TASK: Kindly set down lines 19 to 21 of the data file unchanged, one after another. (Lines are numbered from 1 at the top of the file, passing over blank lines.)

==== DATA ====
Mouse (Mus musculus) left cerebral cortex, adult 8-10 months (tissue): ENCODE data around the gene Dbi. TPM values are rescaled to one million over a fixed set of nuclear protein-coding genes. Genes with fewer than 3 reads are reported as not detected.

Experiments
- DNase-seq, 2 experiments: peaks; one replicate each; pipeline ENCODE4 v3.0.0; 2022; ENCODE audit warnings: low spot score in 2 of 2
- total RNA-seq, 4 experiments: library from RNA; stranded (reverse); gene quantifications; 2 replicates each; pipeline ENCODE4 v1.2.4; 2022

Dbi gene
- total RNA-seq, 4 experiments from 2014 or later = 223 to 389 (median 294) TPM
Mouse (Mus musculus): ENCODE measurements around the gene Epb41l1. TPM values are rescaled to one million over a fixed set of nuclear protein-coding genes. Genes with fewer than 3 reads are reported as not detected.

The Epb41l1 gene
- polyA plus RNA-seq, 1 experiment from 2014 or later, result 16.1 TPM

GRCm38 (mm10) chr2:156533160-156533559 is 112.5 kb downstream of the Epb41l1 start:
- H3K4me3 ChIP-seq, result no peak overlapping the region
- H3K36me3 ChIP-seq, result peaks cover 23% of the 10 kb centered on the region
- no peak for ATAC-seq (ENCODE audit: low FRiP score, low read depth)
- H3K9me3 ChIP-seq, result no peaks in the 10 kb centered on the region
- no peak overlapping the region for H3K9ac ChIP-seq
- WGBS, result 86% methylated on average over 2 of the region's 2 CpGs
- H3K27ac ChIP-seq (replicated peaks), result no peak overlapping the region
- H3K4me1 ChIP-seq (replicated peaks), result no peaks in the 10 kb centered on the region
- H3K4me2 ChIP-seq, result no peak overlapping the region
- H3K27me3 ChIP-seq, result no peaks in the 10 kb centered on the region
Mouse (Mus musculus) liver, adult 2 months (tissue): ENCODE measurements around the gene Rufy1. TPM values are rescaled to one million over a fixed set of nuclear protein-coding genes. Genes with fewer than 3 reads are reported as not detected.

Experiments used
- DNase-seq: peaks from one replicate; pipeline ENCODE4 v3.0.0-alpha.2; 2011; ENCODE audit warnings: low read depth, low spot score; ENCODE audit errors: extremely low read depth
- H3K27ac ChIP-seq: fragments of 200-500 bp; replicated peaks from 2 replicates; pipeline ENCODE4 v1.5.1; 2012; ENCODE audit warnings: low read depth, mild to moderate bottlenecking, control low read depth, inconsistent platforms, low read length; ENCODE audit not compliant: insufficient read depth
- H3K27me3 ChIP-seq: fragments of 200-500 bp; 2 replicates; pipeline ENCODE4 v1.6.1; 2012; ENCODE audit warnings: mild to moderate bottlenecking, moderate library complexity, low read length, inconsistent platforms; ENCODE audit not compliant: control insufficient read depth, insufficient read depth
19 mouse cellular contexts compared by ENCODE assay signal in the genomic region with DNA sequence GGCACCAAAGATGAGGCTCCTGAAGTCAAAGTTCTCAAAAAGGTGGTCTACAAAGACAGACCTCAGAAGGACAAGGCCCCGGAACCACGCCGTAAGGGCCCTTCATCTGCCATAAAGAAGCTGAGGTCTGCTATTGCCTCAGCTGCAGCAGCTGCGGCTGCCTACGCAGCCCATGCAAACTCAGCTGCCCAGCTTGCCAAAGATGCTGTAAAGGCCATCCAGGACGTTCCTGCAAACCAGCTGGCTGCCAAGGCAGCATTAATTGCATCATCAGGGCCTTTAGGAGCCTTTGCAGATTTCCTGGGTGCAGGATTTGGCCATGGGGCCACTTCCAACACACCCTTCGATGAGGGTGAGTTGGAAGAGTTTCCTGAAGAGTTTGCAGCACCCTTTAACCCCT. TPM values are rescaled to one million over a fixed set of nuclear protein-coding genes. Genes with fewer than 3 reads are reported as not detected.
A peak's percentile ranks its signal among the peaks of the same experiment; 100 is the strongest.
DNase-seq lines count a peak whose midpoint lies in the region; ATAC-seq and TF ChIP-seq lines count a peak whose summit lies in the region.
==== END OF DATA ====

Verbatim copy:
- H3K4me2 ChIP-seq, result no peak overlapping the region
- H3K27me3 ChIP-seq, result no peaks in the 10 kb centered on the region
Mouse (Mus musculus) liver, adult 2 months (tissue): ENCODE measurements around the gene Rufy1. TPM values are rescaled to one million over a fixed set of nuclear protein-coding genes. Genes with fewer than 3 reads are reported as not detected.